Mini Cooper review - Retro hot hatch is as fun as ever

evo staff
13 Mar 2017

Bigger and better, the Mini’s still fun. With the option of five doors, more practical too.

Evo Rating: 
£15,775 (Cooper 3 door)
Charming looks, retro interior, premium build, fun to drive
Cramped in the 3-door, bewildering option choices, small boot

Now in its third generation, the Mini has matured into a more comprehensive range. The three-door hatchbacks are now joined by a bigger, slightly more family-friendly five-door model that gains a bit of practicality for those needing it, without losing any of the unique Mini charm. Those have since been joined by a mainstay of the Mini range, the Convertible, which is something of a practicality compromise but does add an extra dimension of open-topped fun to the Mini recipe.

All Mini hatchbacks are fun to drive though; even the entry-level models are agile enough to raise a smile, while the Coopers - either petrol or D - add to that with even greater performance. Real thrill seekers are offered the Cooper S and Works models.

A broader range, but no less brilliant, Mini has found a winning formula and stuck with it. It's just a shame the styling is becoming ever more compromised by packaging and safety requirements - BMW's Minis have never been truly small vehicles, but the latest models are less successful at hiding their ever-increasing bulk.

> Click here to read our review of the Mini JCW Challenge

Mini hatchback in detail

> Performance and 0-60 time - Basic models don't look great on paper but feel peppy enough on the road. Coopers have the measure of their closest rivals, while the Cooper S is a near-150mph car. Read about the Mini Cooper performance and 0-60 time here

> Engine and gearbox - There's a wide range on offer, from a naturally-aspirated three-cylinder petrol and three-pot turbodiesel, through turbocharged threes and fours. Six-speed manual more fun than the auto. Read about the Mini Cooper engine here

> Ride and handling - Ride has improved over the previous Mini, but it's still as nimble on a twisty road. The five door only trades a little of the three-door's precision. Read about the Mini Cooper ride and handling here

> MPG and running costs - As a modern supermini, the Mini is predictably frugal on paper. MPG in the 60s isn't bad at all for the Cooper; S is quoted nearly 50mpg. Read about the Mini Cooper MPG and running costs here

> Interior and tech - Retro interior styling remains love and hate, but quality better than before. There's more space than before too. Read about the Mini Cooper interior and tech here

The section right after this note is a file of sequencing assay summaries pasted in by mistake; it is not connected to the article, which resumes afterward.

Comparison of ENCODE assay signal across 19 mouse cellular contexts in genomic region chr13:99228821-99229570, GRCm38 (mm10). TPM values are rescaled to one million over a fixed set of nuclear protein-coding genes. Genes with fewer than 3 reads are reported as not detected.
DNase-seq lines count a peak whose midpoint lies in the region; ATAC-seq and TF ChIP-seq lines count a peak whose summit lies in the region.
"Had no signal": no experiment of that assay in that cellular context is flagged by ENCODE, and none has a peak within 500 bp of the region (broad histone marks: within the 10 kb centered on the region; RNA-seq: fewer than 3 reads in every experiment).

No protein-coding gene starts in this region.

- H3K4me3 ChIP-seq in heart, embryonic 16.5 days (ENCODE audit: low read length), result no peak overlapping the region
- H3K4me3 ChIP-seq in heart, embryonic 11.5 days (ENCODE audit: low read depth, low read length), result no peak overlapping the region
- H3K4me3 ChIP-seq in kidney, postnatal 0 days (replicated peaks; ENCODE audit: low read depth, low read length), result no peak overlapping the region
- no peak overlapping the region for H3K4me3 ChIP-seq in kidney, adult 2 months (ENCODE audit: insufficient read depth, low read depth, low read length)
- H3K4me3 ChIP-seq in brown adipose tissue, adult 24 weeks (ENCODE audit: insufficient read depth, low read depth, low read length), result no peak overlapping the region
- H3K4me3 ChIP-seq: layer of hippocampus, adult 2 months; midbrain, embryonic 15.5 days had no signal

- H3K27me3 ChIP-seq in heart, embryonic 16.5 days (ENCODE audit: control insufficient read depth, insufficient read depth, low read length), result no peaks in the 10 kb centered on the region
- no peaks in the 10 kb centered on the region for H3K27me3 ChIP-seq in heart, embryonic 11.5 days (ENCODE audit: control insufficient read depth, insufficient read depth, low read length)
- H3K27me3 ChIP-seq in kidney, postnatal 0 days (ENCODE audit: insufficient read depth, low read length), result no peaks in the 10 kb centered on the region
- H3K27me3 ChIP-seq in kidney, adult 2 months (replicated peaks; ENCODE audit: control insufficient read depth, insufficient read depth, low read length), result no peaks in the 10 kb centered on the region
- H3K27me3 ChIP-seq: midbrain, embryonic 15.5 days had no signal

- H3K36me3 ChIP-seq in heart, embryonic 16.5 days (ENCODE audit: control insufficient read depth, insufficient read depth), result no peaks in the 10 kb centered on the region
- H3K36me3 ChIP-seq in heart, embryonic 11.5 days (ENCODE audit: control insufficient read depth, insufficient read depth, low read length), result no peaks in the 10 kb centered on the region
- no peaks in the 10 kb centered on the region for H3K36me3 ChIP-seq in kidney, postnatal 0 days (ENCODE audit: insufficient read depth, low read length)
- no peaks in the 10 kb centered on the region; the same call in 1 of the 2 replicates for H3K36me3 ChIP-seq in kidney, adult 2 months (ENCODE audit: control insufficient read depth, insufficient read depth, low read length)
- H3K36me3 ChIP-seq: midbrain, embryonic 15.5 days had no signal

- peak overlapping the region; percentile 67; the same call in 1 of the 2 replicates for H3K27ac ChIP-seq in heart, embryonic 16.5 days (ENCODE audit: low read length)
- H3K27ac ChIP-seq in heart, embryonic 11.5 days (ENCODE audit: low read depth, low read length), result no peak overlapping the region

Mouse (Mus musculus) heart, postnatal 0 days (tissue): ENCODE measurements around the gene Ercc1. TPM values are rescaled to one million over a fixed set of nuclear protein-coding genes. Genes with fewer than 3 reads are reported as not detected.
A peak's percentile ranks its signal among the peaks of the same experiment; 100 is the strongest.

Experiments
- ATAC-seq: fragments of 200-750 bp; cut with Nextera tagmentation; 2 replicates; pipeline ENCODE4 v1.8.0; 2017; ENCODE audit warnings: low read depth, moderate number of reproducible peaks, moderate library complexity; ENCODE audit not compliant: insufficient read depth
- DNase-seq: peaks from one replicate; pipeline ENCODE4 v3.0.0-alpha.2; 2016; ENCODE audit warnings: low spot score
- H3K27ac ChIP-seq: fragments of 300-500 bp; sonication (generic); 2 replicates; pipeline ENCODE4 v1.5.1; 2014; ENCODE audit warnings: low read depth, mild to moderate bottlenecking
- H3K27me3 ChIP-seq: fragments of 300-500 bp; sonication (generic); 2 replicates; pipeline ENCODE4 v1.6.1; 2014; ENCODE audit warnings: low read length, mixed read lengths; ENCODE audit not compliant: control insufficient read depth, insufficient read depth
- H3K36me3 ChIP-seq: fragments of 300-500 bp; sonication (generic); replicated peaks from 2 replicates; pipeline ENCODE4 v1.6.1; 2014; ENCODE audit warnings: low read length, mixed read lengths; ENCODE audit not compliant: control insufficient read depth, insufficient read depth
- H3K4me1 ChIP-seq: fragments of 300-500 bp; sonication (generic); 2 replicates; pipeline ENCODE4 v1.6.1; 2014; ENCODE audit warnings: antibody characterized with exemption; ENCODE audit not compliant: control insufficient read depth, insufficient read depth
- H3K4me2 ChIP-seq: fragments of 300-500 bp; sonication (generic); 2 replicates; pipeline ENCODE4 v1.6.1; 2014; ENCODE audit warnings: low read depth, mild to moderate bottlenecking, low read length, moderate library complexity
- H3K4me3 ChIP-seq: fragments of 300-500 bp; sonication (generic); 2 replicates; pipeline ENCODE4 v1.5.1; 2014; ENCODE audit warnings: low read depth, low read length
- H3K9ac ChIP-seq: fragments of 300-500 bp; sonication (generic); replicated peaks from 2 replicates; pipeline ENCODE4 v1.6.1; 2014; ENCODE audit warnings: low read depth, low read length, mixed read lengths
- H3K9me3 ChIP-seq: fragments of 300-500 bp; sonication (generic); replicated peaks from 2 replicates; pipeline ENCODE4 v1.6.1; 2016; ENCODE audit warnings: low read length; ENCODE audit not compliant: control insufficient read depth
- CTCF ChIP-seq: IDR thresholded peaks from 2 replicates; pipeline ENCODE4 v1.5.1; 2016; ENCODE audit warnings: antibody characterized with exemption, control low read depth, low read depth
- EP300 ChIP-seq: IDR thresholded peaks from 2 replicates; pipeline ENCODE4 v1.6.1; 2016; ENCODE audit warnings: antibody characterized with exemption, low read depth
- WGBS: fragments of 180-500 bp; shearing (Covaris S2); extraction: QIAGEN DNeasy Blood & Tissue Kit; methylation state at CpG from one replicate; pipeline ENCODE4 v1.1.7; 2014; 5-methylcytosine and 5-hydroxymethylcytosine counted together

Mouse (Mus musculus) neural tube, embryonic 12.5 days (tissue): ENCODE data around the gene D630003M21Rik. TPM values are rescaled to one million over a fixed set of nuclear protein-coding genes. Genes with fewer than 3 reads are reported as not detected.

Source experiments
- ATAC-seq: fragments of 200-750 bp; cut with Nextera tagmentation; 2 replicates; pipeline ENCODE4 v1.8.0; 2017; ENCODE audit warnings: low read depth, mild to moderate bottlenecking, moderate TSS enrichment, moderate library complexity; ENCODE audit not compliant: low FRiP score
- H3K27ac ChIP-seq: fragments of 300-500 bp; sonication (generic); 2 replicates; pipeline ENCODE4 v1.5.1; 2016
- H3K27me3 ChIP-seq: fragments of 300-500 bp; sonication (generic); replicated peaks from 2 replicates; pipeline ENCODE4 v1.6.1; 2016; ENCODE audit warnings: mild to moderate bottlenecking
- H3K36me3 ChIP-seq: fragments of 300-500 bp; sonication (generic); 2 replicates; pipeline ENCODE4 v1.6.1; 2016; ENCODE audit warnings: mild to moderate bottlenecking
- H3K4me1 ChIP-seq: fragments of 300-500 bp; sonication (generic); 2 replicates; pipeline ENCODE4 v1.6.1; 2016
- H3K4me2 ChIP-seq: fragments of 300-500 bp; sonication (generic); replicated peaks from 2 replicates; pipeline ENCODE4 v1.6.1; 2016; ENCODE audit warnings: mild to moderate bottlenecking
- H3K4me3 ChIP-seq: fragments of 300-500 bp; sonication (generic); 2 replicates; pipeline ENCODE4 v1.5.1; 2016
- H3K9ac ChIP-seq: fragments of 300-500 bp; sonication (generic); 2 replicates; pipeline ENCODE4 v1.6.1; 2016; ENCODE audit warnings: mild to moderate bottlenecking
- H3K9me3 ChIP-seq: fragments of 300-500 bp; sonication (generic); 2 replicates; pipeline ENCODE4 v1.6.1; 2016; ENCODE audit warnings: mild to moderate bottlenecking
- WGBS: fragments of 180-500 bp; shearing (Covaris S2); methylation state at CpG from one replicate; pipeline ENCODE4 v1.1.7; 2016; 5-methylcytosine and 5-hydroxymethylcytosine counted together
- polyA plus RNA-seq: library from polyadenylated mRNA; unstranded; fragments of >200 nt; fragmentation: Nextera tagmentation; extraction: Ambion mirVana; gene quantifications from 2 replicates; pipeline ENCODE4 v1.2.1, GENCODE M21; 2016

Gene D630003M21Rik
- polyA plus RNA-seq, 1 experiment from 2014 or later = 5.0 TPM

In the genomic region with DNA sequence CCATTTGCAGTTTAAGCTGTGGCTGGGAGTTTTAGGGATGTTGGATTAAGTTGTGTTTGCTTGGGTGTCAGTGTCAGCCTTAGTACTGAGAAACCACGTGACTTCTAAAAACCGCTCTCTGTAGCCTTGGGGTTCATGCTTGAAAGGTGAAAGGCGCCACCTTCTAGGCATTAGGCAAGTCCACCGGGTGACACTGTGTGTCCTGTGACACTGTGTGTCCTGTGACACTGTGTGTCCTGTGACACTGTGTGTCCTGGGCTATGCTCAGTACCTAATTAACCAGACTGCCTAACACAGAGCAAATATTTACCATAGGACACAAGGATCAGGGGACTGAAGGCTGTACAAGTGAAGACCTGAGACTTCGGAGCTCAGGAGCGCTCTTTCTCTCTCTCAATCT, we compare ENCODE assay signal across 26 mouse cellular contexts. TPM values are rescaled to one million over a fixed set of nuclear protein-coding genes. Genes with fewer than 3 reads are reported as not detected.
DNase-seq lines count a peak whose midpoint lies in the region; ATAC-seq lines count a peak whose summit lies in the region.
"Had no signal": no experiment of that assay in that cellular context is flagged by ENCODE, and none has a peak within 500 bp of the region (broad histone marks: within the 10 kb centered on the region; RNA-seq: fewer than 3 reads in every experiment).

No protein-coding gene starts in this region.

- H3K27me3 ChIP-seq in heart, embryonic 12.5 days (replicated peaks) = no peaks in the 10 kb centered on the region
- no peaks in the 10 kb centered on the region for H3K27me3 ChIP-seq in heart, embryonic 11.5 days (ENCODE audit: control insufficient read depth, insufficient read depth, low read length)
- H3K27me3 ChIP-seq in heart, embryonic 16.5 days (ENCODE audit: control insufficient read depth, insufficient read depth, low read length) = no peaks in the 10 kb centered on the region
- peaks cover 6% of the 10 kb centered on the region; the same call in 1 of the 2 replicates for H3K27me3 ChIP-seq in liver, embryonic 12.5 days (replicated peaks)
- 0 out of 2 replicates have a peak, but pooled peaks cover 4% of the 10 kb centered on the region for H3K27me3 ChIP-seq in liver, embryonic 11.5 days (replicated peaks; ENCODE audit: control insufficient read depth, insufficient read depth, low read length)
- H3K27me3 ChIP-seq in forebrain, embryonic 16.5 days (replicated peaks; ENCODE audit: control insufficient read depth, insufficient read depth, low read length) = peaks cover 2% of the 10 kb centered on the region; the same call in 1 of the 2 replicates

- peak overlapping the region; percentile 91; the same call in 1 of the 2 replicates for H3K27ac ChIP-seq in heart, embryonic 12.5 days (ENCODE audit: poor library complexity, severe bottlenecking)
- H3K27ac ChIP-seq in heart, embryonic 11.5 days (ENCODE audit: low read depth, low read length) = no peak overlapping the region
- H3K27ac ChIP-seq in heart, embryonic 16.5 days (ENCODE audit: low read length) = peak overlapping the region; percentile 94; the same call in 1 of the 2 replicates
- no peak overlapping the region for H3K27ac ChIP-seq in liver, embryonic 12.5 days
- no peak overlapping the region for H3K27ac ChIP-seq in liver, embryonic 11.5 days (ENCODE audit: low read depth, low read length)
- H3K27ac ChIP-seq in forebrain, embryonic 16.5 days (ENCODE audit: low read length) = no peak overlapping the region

> Design - It's a Mini - which means it looks like a car from the 1950s inflated to 2015 proportions. Customisation options are endless. Read about the Mini Cooper design here

Prices, Specs and Rivals

The Mini Cooper three-door starts at £15,775, which seems relatively good value when the Cooper S begins at £19,130, though the three-cylinder Cooper can't quite compete on the same performance level and sits a layer below Fiesta STs, 208 GTIs and the like.

Instead, the Cooper's closest rivals are cars like the evergreen Suzuki Swift Sport (£13,999, and identical power at 134bhp) and lower-output versions of the Abarth 500, which start at £14,610. Pickings are slim in this class - most manufacturers seem to focus on either eco-friendly models or proper hot hatchbacks in this class - but the Cooper is a fine pick, with a satisfying balance between grip and power.

Above this you'll find the aforementioned Cooper S, the Cooper S Works 210 (£20,445), and the Mini John Cooper Works (£23,305) in the petrol range, while sporty diesel options include the Cooper D at £16,925, and the Cooper SD at £19,925.

Those prices are all for the three-door variants. Five-door models cost £600 more respectively, and automatic models are a further £1270, which does mean a basic £15,775 Cooper can start to look quite expensive if you need more doors and want to dispense with the left-hand pedal. More still if you want to drop the roof - the Mini Cooper Convertible begins at £18,765, or £2990 more than the three-door hatch and £270 more than a basic Mazda MX-5 1.5...

There are more affordable ways into the Mini range of course, if you're less concerned by performance than you are the car's image. A basic Mini One, powered by a 1.2-litre three-cylinder engine, starts at £14,225, and the 1.5-litre three-cylinder diesel One D is £15,365. They don't have the performance of their sportier counterparts but they do have the quirky retro styling and the same fun handling. That's more money than many basic supermini rivals, but equivalent to a basic Audi A1 (£14,870) or DS3 (£14,735)

All Minis come with keyless, push-button start, climate control, DAB radio, Bluetooth and USB connection, though you'll need to option alloy wheels for the One. The Cooper gets these as standard, and the choices for personalisation are nearly endless on any Mini.

> Watch our video review of the 5-door Mini Cooper S here

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